Small car, big value
A cut above regular shopping trolleys, Mazda’s sedan adds quality, fun and safety for its premium
If you’re interested in a small car because it’s easy and enjoyable to zip around town in, with great manoeuvrability, fuel efficiency and low running costs, you can now have one with big car bonuses as well, such as the latest safety and infotainment tech, a comfortable, quiet cabin, confident handling and reasonable performance.
But you have to spend a lot more than $14,990 drive-away, which currently puts you in the cheapest seat in the class, Hyundai’s Accent.
One of the best small cars, the Mazda2, has just been given a midlife overhaul, with low speed (from 4-30km/h) automatic emergency braking now standard across the range. Its only rival with standard AEB is the Skoda Fabia.
A new worksburger variant, Mazda2 GT, adds blind spot monitoring and rear cross traffic alert, with AEB operating in reverse as well, giving it the best safety specification in this class.
It will cost you $23,680 plus on roads for the sedan, which we’re in today, or the five-door hatch, both with a 1.5-litre fourcylinder engine and six-speed automatic transmission. That’s big money for a small car. Is it worth that much?
Climb into the GT and it seems a fair price. The cabin features excellent fit and finish quality, clean, minimalist styling and a sophisticated, hi-tech feel.
The test sedan has leather seat bolsters and fake suede facings, soft touch interior trim in dark brown with grey stitching, gloss black plastic and fake alloy highlights. Attention to detail befits a more expensive car, from the precise, tactile controls to clear, concise instruments, a sporty, leatherwrapped steering wheel and retro-look circular air vents.
You sit high on a comfortable, supportive cushion with effective backrest bolstering but only basic manual adjustments. That said, the driving position can be tailored to suit just about anyone and tall people won’t feel cramped in the 2.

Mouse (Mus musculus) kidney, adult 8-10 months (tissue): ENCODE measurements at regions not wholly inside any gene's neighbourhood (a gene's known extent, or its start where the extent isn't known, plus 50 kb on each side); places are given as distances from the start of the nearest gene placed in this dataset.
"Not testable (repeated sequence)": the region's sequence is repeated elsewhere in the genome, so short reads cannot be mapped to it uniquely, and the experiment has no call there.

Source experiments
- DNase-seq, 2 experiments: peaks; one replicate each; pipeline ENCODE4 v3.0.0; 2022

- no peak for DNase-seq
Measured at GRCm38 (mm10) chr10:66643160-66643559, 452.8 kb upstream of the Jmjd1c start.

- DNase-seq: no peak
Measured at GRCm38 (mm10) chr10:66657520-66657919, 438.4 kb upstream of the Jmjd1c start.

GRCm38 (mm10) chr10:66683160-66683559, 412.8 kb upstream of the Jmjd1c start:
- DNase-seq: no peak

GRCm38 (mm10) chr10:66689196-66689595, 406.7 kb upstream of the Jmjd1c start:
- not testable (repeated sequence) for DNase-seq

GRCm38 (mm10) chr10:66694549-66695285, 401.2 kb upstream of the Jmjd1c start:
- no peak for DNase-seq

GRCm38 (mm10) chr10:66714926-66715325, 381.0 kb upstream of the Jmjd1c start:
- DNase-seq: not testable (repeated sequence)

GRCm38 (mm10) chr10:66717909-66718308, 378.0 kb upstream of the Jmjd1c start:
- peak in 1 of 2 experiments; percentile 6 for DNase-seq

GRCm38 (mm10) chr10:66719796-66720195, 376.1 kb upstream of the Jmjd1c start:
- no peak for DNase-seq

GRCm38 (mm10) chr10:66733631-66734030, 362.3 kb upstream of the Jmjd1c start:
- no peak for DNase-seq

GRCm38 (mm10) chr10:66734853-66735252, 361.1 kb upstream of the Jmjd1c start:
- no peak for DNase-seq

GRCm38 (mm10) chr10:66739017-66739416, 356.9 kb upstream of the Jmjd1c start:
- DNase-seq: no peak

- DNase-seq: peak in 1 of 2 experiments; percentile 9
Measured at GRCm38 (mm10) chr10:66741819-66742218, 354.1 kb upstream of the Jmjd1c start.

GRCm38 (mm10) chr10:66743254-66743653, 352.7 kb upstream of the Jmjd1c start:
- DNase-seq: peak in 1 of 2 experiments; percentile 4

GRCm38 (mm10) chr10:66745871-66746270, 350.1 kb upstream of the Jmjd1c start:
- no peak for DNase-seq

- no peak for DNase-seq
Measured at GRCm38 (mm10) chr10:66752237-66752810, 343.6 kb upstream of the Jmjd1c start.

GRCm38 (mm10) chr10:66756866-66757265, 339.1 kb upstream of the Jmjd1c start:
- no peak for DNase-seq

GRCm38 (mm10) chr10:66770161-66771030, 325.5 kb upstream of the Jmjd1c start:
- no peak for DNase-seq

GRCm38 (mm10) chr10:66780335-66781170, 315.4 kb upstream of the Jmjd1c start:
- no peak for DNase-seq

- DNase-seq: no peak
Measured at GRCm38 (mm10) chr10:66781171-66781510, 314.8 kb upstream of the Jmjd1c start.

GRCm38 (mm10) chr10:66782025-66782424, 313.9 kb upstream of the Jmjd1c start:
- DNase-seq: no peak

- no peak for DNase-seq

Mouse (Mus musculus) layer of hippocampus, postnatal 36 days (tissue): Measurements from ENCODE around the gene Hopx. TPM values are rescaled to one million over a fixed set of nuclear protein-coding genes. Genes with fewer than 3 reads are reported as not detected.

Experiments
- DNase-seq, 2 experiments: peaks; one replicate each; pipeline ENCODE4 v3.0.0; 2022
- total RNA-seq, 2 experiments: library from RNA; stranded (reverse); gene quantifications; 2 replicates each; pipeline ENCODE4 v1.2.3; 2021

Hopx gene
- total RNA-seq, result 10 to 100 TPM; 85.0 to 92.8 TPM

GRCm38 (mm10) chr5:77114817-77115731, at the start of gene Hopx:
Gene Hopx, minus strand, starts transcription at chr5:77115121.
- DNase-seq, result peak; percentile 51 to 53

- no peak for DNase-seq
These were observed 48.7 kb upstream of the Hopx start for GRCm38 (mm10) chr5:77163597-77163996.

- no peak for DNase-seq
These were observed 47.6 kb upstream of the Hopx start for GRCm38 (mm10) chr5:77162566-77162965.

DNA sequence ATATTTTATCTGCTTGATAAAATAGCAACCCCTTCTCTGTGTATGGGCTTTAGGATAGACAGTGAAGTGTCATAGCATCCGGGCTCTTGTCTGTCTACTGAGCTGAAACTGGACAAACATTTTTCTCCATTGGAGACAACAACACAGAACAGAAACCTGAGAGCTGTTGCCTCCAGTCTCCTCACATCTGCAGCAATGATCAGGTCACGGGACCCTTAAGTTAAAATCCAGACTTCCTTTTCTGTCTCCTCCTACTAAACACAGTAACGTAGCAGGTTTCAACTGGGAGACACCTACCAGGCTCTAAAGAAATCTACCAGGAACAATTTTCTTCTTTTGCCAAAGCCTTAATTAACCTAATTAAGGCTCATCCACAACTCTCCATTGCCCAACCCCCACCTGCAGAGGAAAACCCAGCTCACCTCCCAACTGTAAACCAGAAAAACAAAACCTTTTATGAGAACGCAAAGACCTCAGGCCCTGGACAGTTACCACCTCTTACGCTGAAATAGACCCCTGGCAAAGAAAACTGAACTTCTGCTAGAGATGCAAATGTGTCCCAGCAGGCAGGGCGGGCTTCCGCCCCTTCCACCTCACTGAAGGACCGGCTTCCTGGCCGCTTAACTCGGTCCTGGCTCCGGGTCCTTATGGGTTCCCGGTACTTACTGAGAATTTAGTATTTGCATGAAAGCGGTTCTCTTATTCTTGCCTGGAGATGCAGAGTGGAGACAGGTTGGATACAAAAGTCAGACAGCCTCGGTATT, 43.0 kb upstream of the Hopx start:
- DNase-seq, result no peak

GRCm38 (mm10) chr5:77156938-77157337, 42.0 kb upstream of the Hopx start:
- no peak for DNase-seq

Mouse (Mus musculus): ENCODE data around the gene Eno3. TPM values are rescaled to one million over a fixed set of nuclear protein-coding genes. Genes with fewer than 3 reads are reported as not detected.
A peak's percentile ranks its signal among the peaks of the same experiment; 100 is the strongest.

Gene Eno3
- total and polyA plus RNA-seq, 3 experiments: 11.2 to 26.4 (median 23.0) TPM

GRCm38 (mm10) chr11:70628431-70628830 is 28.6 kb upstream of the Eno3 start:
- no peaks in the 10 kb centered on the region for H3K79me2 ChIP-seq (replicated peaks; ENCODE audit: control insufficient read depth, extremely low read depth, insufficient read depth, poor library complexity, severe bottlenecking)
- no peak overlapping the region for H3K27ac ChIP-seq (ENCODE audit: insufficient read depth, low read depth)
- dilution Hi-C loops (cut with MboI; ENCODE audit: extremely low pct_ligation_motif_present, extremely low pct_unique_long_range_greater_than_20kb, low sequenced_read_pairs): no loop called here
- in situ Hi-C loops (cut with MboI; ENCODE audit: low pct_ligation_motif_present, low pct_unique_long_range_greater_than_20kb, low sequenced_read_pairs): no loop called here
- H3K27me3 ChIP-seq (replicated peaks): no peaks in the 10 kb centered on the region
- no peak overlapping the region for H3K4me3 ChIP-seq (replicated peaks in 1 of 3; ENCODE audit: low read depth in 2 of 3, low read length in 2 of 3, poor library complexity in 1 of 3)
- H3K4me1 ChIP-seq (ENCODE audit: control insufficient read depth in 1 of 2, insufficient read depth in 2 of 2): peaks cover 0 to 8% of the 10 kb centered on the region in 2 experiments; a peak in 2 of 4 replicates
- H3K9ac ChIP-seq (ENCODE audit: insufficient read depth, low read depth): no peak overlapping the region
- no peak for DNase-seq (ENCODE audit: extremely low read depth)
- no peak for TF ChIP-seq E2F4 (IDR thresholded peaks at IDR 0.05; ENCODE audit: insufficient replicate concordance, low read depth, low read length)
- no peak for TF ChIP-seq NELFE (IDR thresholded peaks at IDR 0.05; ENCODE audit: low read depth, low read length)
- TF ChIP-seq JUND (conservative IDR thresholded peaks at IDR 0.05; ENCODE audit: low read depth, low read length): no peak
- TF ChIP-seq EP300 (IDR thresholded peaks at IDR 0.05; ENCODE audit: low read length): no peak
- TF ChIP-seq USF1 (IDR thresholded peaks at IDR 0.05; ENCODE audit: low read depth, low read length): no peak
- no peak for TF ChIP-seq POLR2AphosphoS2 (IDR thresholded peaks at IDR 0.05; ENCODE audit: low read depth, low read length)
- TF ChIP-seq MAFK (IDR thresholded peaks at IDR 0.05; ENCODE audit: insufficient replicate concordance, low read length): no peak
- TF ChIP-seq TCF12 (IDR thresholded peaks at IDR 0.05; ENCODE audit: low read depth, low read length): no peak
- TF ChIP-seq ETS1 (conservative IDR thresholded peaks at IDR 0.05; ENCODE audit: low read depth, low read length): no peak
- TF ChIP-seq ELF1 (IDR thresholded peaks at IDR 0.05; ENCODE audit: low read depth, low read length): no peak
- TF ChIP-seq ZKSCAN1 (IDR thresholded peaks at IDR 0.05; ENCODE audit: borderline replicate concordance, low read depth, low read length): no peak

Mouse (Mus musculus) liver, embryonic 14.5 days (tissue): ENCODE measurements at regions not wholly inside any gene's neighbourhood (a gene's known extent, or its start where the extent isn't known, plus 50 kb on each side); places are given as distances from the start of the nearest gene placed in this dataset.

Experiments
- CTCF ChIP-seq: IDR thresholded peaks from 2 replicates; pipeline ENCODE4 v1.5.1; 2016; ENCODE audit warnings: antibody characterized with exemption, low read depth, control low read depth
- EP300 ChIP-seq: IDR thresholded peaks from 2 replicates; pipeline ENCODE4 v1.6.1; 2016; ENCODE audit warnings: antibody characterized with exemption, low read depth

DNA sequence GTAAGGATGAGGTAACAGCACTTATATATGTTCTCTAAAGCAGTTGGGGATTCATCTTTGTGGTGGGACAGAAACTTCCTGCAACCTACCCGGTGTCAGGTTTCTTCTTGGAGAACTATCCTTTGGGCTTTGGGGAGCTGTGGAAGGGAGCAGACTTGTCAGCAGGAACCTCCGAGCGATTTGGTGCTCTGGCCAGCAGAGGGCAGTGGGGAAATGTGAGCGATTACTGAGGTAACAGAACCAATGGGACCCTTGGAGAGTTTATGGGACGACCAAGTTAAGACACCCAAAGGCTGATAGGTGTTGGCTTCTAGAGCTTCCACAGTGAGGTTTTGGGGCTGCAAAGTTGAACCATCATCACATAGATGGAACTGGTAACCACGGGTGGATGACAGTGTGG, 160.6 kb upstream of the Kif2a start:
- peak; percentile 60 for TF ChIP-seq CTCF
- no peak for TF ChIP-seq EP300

Most Japanese and Korean brands use touchscreen-only infotainment. Mazda adds the much safer, more efficient rotary controller/cursor interface favoured by German makers.
Moving around menus is intuitive, complemented by calling/email/message Bluetooth functions, voice control that works with phone, audio and navigation, and a head-up display that shows speed, speed limits (with 100 per cent accuracy on test) and navigation prompts.
Rear seat space is predictably tight for tall passengers but four average sized adults will fit comfortably. A huge boot in the sedan — 440L, compared with the hatch’s 250L — can be extended with the 60-40 split-fold rear seat back. The remote boot release, as often seems to be the case, didn’t work on the test car.
In town, the 1.5-litre/six-speed combination delivers best-in-
class fuel efficiency. Our car averaged 6-7L/100km on regular unleaded, abetted by an unusual automatic stop/start set-up that requires an additional firm press on the brake, after you come to a stop, to kill the engine.
You then need to give the accelerator a similarly decisive poke to get the plot rolling again, because — as in other naturally aspirated petrol fours — torque is in short supply at low revs.
Responsive gear shifting then ensures that the 2 moves easily through the traffic, where the transmission’s extra two ratios, compared with the fourspeeders in the Kia Rio and Toyota Yaris, give the Mazda a telling advantage in performance and refinement.
Sport mode, activated via a toggle switch on the centre console, gives you immediate kickdown to the lower gears for zippy performance when you need it.
Very firm suspension can make the ride pretty rugged on bumpy city streets and the test car’s brakes were rather grabby and difficult to modulate at low speeds in heavy traffic.
ON THE ROAD
One of the quietest small cars I’ve driven, the 2 cruises effortlessly on the highway with the 1.5 ticking over at 2250rpm in sixth gear, returning a super frugal 4-5L/100km.
It makes easy work of hills, again due to responsive, sophisticated software that picks the right gear at the right time and prevents hunting.
When you get to a few tight corners, you can have a bit of fun in the 2, too.
Sport mode downshifts like a hot-hatch transmission, with a blip under brakes and a keenness for the lower gears, where the 1.5 (a detuned version of that in the base MX-5) pulls willingly and quite strongly between 4000rpm-6500rpm.
Open road dynamics are sporty in flavour, with accurate, reasonably communicative steering, disciplined body control, great front end grip and secure roadholding on rough surfaces, where the ride also becomes more compliant because the suspension works through more of its travel.
The brakes also gain pedal feel at speed and have ample power. The steering lacks oncentre feel, so in freeway cruising ng you’re constantlyntly making fractional adjustments at the wheel.
Sure, the Mazda2 GT is pricey for a small car but it’s also good value because you get much more than just a cheap shopping trolley.
It’s a premium quality, wellequipped, precision-engineered little machine with best-in-class safety and a fun-to-drive factor that lifts it above the pack.